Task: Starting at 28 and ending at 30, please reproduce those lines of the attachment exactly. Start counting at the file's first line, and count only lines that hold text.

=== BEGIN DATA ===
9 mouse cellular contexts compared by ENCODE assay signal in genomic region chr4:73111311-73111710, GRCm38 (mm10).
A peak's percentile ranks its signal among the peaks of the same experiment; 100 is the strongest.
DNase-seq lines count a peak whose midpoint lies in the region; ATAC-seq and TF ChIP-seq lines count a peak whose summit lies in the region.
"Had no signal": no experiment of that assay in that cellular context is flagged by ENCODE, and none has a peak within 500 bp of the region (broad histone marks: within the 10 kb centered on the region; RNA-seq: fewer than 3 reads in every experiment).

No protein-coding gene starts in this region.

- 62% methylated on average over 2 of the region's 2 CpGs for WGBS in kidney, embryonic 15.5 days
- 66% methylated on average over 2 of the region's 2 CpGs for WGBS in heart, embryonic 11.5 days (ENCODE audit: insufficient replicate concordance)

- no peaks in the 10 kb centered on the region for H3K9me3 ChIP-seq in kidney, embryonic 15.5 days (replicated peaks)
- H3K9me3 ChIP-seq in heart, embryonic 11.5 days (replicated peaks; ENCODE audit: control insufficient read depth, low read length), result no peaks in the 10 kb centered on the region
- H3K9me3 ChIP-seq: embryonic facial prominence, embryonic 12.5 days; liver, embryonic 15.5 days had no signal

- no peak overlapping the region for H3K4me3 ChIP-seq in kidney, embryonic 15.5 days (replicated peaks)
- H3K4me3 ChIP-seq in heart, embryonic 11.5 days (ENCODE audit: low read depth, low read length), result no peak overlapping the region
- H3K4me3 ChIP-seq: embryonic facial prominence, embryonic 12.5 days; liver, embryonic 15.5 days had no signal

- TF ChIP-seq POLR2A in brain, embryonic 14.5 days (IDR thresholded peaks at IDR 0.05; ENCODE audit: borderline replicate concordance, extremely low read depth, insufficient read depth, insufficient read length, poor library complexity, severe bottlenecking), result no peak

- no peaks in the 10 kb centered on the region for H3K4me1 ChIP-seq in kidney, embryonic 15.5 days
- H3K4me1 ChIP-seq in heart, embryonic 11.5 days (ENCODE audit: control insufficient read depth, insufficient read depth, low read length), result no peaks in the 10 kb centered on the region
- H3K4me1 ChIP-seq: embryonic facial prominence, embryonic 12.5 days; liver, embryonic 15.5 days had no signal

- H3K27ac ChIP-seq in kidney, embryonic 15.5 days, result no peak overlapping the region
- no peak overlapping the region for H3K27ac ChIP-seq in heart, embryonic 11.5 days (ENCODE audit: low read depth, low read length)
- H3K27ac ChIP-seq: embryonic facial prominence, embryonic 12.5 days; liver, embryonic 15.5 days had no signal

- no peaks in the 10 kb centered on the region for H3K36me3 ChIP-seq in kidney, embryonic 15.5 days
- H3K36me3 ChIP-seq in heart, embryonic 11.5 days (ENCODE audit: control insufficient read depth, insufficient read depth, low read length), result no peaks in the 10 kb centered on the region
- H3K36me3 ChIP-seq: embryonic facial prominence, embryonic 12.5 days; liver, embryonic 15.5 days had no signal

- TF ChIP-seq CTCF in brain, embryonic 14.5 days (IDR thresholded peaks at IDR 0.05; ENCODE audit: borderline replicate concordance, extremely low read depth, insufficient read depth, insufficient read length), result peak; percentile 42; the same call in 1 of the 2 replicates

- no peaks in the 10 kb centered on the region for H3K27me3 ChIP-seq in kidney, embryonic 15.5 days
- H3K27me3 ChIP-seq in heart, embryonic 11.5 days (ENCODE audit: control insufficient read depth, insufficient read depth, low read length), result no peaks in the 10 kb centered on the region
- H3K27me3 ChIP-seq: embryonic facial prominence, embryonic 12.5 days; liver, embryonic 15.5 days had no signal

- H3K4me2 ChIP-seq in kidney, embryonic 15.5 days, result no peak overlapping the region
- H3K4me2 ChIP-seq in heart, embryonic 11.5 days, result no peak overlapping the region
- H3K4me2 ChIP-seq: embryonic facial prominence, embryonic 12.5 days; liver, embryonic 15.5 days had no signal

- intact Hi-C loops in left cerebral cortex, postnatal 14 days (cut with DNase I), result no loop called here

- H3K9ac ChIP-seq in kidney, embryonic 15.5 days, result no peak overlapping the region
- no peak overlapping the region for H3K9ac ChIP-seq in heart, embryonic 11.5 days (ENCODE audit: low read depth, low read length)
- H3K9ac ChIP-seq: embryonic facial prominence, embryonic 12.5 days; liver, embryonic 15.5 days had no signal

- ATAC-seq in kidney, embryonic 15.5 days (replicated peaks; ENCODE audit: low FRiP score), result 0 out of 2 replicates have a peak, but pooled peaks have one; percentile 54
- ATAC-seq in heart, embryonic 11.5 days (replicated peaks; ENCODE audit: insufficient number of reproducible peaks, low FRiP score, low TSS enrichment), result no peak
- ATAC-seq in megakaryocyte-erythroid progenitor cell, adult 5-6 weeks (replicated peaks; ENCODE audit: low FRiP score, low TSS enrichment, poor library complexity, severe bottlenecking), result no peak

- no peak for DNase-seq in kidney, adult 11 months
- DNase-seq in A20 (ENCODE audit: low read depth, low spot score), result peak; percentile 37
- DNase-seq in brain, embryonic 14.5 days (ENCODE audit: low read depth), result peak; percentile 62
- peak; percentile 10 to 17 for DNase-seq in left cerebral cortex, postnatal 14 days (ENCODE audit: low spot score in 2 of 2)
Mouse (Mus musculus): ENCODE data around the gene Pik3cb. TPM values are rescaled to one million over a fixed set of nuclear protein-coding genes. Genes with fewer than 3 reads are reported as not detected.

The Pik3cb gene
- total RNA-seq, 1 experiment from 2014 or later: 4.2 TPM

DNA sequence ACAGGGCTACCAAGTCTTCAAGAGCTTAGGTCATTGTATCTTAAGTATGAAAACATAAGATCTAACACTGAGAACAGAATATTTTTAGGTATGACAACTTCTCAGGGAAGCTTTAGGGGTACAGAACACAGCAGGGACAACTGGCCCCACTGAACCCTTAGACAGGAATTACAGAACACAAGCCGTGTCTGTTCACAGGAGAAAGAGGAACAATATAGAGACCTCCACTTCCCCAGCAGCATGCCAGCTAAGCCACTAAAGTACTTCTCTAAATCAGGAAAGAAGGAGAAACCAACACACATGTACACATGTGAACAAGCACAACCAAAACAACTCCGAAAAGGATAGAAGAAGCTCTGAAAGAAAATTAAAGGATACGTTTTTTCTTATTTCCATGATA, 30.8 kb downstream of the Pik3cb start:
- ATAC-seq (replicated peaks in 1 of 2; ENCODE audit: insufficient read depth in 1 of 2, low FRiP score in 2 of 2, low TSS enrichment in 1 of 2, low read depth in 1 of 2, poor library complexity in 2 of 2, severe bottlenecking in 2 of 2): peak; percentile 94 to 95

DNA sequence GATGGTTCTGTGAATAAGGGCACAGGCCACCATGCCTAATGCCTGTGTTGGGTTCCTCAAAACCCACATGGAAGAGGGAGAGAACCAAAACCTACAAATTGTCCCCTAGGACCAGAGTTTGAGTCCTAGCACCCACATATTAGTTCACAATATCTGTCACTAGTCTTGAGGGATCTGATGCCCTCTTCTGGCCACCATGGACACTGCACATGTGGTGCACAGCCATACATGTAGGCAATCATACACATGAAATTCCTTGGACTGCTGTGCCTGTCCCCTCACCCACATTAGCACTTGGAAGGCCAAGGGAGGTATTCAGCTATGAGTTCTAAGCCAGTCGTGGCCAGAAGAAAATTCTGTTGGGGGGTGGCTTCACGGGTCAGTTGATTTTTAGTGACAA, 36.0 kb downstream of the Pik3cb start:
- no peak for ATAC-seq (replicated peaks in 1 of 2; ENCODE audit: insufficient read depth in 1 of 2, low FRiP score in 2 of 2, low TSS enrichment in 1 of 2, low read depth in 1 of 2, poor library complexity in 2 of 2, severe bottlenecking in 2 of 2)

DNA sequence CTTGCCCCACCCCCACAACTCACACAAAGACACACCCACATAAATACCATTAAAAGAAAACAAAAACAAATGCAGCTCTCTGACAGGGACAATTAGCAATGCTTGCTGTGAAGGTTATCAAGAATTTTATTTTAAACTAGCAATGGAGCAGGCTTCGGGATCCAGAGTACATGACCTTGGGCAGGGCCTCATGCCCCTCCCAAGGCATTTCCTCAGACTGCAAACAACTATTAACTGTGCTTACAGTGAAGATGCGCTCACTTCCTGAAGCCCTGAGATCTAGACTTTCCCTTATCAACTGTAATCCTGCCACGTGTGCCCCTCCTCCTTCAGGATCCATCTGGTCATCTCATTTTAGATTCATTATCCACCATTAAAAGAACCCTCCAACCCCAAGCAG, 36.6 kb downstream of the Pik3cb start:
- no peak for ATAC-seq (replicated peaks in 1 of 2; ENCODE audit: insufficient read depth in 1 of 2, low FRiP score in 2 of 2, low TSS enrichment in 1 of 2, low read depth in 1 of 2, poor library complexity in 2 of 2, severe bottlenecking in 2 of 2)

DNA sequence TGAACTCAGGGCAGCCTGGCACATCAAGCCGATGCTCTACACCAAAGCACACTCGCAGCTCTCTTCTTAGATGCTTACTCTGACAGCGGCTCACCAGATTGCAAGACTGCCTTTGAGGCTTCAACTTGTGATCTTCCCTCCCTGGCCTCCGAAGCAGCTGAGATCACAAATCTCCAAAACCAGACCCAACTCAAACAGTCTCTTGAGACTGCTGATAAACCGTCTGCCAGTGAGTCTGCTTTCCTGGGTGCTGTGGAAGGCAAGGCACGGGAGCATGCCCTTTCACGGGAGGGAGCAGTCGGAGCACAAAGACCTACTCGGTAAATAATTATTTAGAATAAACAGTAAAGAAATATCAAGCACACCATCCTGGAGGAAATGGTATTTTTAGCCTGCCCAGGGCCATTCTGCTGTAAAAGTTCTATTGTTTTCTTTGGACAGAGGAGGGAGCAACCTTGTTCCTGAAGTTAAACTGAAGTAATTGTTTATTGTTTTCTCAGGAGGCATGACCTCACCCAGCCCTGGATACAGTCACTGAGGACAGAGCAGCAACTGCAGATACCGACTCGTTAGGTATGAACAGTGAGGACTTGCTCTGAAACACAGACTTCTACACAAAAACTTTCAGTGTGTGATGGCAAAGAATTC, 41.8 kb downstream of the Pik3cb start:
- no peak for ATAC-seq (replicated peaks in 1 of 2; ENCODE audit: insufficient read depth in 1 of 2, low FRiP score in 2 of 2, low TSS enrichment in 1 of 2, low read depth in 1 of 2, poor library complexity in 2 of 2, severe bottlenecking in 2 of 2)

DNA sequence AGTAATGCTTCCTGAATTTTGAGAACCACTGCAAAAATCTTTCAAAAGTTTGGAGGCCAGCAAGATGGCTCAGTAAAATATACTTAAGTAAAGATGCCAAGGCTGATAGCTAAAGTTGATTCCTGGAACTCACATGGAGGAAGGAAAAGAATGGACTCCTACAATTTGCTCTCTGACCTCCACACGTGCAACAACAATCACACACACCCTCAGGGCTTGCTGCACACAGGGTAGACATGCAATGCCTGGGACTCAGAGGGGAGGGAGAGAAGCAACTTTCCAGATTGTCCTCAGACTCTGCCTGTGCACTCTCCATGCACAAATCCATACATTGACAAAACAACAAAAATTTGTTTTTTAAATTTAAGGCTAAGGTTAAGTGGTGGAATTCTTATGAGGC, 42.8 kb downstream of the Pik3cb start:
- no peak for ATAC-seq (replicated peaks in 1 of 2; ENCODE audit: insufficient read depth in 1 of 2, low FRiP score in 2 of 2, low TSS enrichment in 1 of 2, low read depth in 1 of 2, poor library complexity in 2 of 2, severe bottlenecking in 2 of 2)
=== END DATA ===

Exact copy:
- H3K4me2 ChIP-seq in kidney, embryonic 15.5 days, result no peak overlapping the region
- H3K4me2 ChIP-seq in heart, embryonic 11.5 days, result no peak overlapping the region
- H3K4me2 ChIP-seq: embryonic facial prominence, embryonic 12.5 days; liver, embryonic 15.5 days had no signal